Today is national middle child day! Isn't it just like us middle children to have a day to claim as our own!! I have a special connection with my middle child. Maybe it's because we share the same role in our family, maybe it's because he's a super cool boy, or maybe it's because he seemed to need me a little more than his big sister did. I feel pretty darn lucky to get to be his momma and I am glad God was able to put us on the same wave length.
I am so drawn to Oliver. He has both the quirks of Clay and I, which can make him quite the kid to figure out. The moment he was born, we just really connected. And I also realized I didn't have the whole parenting gig quite as figured out as I thought. Over the next year, Oliver and I ventured our way through doctor appointments, therapy appointments, and we all survived a season full of loud & endless cries, choking spells, and lack of sleep. We came out stronger, braver, and more smitten than ever.
The first few days of his life, his inherited quirks were already shining through. He didn't do well in over stimulating environments, he cried at too much talking, and he preferred weighted blankets... however this is before we knew about weighted blankets, so we stacked heavy pillows or stuffed animals on him. We've come so far! The crying would keep him up for hours at a time and Clay and I took turns walking the neighborhood just to find silence in our own home again. At about 6 months, he went on a specialized formula (EleCare). His little system need more gentleness and his body needed rest. We started seeing eye contact, snuggles, and stronger muscles. Therapy helped with things like sucking, eating, strength, speech, sensory, etc... and we loved our therapists.
Fast forward a few years.
He's now 4. My handsome kiddo is 4. He's a lot like he was as a baby, but of course smarter, faster, and even more charming. He's a big brother as well. He's so tender and loving, but also has his own ideas like adding a TV to his room because that would be "willy awesome." And the way he says it, makes you want to put up a flat screen TV on his wall right then and there. He is also sensitive beyond belief, a natural comedic without knowing it, solid and strong, and the best brother to his sisters. Plus he is by far the cleanest kid with the most organized room which earns big brownie points around here! Not to mention, he can name every Star Wars character. Every. One.
I can't really imagine Oliver being Oliver without his unique quirks. Since last year, we were able to put a name/diagnosis to it - Sensory Processing Disorder. It's nice that there's something to recognize what is going on in his brain and how to help him feel right in himself and in the world. It's nice to get validation as a parent that treating these high emotions as if it's just a tantrum is the worse thing we can do, because his brain is wired a little differently. The different techniques have been good for all of us and I am sure he is glad we have started to better figure out how to help him daily. One thing therapy taught me is that I was only putting him in a world that catered to him, clearing out obstacles, situations, tactiles that would provoke a big response, versus teaching him to adapt to the world around him. I think there can be a good balance of both, especially at a young age.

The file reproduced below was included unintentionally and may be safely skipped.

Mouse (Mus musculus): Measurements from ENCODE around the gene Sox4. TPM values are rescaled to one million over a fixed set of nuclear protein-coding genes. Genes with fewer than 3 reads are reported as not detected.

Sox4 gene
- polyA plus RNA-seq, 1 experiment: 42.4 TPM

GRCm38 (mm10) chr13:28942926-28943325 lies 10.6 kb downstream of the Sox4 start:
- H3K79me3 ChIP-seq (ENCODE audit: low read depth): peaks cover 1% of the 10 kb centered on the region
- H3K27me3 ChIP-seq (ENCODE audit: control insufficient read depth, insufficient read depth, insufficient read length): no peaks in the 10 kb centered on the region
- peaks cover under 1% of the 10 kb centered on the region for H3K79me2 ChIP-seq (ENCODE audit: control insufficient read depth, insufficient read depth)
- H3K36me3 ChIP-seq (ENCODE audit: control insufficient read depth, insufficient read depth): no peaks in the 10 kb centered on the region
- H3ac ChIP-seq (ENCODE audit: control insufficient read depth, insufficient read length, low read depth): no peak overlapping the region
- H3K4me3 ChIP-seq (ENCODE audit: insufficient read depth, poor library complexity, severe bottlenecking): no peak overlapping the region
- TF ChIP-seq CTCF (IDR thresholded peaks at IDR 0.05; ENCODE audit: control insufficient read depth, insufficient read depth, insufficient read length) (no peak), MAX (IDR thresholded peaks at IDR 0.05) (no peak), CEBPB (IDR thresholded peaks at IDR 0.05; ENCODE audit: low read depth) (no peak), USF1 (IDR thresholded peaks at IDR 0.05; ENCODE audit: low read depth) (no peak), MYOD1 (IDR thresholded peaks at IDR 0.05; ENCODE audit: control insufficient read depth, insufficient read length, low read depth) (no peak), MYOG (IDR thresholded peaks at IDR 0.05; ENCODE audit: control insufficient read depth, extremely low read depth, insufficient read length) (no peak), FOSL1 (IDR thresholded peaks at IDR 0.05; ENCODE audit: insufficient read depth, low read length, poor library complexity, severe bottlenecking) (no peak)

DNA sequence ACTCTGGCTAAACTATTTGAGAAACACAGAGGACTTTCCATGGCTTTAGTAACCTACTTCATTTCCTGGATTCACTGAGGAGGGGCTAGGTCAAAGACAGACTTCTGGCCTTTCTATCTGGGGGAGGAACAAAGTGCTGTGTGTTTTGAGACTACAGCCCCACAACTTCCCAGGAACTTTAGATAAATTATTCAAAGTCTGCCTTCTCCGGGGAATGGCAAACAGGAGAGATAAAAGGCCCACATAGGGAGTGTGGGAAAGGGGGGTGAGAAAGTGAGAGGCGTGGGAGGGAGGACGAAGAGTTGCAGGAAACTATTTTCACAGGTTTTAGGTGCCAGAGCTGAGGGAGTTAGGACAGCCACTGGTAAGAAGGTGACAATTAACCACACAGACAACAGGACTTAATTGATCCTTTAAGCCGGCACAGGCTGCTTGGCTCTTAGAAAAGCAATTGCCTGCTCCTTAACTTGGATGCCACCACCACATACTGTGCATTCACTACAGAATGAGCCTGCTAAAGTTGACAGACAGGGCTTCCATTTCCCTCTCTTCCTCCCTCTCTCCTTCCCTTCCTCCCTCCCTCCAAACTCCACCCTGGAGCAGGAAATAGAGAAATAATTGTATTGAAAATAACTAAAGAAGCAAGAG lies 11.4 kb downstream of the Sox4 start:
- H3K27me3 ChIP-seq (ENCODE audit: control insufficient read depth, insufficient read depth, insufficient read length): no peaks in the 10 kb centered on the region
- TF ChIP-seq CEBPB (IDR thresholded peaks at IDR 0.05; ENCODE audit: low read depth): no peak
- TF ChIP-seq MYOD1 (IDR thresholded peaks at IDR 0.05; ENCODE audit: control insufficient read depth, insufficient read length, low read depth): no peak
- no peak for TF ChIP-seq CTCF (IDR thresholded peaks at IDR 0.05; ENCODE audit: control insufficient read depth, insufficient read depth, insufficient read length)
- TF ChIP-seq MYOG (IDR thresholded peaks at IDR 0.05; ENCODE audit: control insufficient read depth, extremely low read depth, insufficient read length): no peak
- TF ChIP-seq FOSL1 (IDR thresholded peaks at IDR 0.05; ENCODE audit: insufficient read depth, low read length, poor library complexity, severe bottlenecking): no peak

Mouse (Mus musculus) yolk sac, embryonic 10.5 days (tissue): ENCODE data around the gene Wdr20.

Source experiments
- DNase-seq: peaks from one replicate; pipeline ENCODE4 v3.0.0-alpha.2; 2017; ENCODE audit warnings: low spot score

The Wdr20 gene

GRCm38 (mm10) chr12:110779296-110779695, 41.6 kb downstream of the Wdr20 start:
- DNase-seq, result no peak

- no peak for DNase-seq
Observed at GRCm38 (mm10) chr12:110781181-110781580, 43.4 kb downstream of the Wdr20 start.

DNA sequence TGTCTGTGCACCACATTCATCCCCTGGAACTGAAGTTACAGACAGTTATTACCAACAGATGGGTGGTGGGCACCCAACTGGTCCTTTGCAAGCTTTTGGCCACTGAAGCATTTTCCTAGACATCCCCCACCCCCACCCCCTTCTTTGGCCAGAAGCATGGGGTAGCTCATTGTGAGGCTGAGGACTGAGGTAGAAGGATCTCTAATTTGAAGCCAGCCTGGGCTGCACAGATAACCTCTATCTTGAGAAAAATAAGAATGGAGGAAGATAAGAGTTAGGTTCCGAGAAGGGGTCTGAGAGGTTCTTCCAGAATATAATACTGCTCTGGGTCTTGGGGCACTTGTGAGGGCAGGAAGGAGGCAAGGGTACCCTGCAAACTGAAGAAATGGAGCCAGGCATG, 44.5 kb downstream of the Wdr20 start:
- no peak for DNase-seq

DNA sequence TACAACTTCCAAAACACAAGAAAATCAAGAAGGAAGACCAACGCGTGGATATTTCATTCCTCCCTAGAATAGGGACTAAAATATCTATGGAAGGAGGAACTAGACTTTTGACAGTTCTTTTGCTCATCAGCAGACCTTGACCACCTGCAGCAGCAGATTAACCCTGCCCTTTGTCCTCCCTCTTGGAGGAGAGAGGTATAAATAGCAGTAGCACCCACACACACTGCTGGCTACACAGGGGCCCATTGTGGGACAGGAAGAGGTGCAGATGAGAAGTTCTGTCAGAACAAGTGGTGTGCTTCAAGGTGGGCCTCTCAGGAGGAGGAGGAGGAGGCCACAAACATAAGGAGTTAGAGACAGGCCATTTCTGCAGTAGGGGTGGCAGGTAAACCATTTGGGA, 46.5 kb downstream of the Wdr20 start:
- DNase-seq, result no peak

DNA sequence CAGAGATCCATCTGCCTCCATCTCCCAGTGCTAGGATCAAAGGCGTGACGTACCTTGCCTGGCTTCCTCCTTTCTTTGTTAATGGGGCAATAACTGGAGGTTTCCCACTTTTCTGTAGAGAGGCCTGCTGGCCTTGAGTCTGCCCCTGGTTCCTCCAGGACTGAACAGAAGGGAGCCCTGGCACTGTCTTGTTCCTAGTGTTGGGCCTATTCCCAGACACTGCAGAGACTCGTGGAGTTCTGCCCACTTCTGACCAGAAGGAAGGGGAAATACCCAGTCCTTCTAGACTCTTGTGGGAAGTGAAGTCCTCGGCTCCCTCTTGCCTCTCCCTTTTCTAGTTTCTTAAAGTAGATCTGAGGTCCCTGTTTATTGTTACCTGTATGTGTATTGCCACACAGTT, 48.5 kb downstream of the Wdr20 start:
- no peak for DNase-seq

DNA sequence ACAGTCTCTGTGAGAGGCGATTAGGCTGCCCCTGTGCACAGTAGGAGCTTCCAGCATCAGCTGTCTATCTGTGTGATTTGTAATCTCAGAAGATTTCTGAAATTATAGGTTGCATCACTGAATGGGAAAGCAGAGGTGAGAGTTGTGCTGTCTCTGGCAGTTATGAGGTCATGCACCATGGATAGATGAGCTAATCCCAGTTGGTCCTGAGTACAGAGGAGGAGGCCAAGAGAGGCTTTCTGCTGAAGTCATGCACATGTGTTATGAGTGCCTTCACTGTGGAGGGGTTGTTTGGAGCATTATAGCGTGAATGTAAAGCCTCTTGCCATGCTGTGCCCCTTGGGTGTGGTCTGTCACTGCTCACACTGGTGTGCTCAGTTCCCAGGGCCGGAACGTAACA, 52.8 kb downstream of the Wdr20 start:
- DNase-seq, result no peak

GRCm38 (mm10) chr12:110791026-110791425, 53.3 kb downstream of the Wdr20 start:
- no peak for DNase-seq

I see SPD daily, although most moments I don't realize it anymore. Oliver has taught me a lot. He paved his way for his sister to join our family through adoption and he's made me way less judgemental of other mommas. When I see a 4 year at the grocery store throwing a "tantrum," I know the ice cream melting and getting his shorts wet is a real problem to him. It's not a tougher mom he needs, it's a patient, more gentle mom he needs and I applaud her for understanding his emotions. When I take too long at the gas pump because Oliver's socks aren't put on right, I hope the person behind me is patient and sees the consideration I am giving my son versus her in that moment. I've learned that routine, preparing him for what's next, and lots of sensory time helps him feel balanced and regulated in life. It's become a pretty natural part of our days and conversations. I am honored to teach him to adapt to his world and know when it's okay for his world to adapt to him. I therapist called me a "helicopter mom" because I adapted this big giant world to him. I didn't apologize for that. I wanted to tell her, let our babies be babies. Let our SPD kids gradually cope to this busy, crazy world, because it's a process. I have learned a good balance though, but I have also learned we must put our children in successful situations to build confidence. I think Oliver's biggest successes have come from confidence building that his speech teacher helped ignite as well as his loving pre-school teachers and hopefully myself. Setting Oliver up for success with each new milestone and watching him grow is such a joy. Regardless of what challenges stay and which ones fade, my wish is he feels happy, centered and adored in life.
And oh man, is he ever adored. Jesus wove him together in ways that make my heart sing! Here's to all the quirky kids and certainly all the quirky middle children!! #quirkyiscool #nationalmiddlechildday